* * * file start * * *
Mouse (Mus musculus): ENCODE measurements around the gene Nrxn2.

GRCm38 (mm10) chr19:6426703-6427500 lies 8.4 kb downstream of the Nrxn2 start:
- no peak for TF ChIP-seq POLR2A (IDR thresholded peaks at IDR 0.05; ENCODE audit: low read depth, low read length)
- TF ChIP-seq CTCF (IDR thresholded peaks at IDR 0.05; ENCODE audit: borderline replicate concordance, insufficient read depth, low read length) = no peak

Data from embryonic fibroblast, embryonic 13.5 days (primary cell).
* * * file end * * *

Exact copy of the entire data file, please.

Mouse (Mus musculus): ENCODE measurements around the gene Nrxn2.

GRCm38 (mm10) chr19:6426703-6427500 lies 8.4 kb downstream of the Nrxn2 start:
- no peak for TF ChIP-seq POLR2A (IDR thresholded peaks at IDR 0.05; ENCODE audit: low read depth, low read length)
- TF ChIP-seq CTCF (IDR thresholded peaks at IDR 0.05; ENCODE audit: borderline replicate concordance, insufficient read depth, low read length) = no peak

Data from embryonic fibroblast, embryonic 13.5 days (primary cell).